In an earlier post, faux environmentalists greatly exaggerated the number of natural gas wells needed to supply a new natural gas plant in New York state. From that article (if the link breaks, go to this post):
CPV [a new plant in New York state] is projected to burn about 130,000 dekatherms per day, which is almost 130 million cubic feet of gas.
Since an average Marcellus well produces roughly four billion cubic feet of gas over its lifetime, this means that over forty years of operation CPV will require the fracking of nearly 500 gas wells.In fact, technology and completion strategies are moving so quickly, the "500-gas-wells" estimate is off by almost a factor of ten.
From a reader regarding that estimate:
In Pennsylvania alone, as of May, 2017, there were 1,754 wells out of 7,405 producers (24%) that have ALREADY produced over 4 Bcf.
Recent advances now project EUR of future Marcellus wells to exceed 30 Billion cubic feet each.
This eightfold increase over the author's number translates into only 70 wells needed to supply lifetime fuel to these plants.
This nearly unlimited supply at extremely low cost ($8 million per well) is a big reason for such future optimism for the American economy.So, either the faux environmentalists are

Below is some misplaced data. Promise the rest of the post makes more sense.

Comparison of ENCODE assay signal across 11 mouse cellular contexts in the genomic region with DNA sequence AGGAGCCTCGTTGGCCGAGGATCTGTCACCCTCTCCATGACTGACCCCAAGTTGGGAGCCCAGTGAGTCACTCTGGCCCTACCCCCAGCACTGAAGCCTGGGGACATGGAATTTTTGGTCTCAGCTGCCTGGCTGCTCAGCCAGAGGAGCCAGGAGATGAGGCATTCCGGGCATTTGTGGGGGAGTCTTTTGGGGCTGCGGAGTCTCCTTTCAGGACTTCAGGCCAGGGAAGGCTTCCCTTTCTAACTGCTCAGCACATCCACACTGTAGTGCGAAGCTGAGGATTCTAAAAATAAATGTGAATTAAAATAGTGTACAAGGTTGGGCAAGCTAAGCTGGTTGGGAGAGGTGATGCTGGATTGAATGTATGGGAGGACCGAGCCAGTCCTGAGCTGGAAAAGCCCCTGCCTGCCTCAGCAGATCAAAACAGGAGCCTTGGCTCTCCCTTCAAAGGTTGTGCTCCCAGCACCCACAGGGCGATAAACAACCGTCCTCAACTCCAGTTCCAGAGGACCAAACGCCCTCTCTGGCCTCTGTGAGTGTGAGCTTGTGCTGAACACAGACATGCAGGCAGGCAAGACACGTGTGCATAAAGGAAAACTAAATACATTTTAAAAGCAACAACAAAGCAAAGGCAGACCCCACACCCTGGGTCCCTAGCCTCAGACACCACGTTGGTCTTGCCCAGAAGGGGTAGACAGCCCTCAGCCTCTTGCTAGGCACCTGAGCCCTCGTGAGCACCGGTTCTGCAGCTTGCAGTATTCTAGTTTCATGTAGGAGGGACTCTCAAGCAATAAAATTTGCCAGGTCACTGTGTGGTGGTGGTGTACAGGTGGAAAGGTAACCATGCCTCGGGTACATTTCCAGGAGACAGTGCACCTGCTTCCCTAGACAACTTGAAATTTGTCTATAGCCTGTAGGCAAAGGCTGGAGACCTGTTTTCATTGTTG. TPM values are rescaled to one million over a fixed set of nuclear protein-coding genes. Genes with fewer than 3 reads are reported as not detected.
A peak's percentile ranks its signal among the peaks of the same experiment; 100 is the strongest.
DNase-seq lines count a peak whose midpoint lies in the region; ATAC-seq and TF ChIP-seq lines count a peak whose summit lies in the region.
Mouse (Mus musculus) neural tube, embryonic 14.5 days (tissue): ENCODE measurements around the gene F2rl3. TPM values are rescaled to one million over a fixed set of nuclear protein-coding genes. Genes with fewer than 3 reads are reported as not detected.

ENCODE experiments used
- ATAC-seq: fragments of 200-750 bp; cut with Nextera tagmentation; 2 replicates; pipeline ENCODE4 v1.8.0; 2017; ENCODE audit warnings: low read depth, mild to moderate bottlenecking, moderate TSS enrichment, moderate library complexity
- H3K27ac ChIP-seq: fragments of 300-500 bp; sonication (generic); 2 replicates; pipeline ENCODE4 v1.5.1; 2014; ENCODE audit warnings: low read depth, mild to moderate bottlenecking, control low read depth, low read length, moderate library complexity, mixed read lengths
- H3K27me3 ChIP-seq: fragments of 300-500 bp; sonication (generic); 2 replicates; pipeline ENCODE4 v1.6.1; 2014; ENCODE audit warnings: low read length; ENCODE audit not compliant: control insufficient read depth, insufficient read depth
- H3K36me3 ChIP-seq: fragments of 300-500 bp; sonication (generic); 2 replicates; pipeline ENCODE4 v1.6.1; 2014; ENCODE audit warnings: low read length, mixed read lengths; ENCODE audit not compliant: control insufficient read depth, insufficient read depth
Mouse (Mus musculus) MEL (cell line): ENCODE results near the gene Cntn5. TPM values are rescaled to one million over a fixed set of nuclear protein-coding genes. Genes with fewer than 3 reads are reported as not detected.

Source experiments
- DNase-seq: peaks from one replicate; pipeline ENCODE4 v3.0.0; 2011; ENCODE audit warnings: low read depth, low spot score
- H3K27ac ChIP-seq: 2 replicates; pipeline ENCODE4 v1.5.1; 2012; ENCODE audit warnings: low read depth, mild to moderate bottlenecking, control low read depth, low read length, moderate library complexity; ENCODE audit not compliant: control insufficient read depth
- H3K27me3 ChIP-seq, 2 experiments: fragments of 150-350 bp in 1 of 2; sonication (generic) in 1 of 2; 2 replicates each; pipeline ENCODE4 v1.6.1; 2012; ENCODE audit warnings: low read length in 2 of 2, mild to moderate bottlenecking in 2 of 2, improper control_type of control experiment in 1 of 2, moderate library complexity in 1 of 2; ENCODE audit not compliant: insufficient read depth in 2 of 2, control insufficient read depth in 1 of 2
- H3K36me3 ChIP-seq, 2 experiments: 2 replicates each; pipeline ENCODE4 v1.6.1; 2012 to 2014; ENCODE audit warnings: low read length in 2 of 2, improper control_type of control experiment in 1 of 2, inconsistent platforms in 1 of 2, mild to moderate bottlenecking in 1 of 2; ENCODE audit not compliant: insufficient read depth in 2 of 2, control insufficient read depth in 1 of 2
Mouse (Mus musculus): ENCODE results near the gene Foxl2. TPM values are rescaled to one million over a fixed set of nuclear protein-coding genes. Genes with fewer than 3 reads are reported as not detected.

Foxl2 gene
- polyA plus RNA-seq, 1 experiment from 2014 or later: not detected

- generally ignorant;
- not keeping up with technology;
- are obfuscating; or,
- outright lying.
It gets tedious.
Notes For The Granddaughters
How To Read Water: Clues and Patterns from Puddles to the Sea
I mentioned this book some time ago, but didn't quote from it. I'm re-reading the book. The first time through I found the book a bit tedious, but now, I am re-reading it, and finding it to be quite a gem.
From page 20, discussing capillary action:
It is time to look at this effect in a wider context.
The next time you pass a small river, stream, or ditch that has muddy banks, take a look at the mud on the bank. We would expect the mud to be dark and wet where the water is splashing it, but notice how it appears higher than the water splashed, higher than any water appears able to reach.
The mud above the water is a mixture of particles and air gaps, a little like a fine honeycomb of thin tubes. The water gets drawn up into these gaps by capillary action with the result that the mud becomes saturated above the level of the water in the ditch or stream.
The distance that water can travel upward is influenced by a number of factors, including its purit -- clean water rises higher than polluted water -- but the main one is the size of the gaps between the particles.
Water rise much higher in soils with fine rounded particles, like silts, than in course soils, like sandy ones. At the extremes, water can rise very high in clay but will hardly rise at all in gravel.
The faux environmentalists and CAVE dwellers have lots of advice but no viable solutions.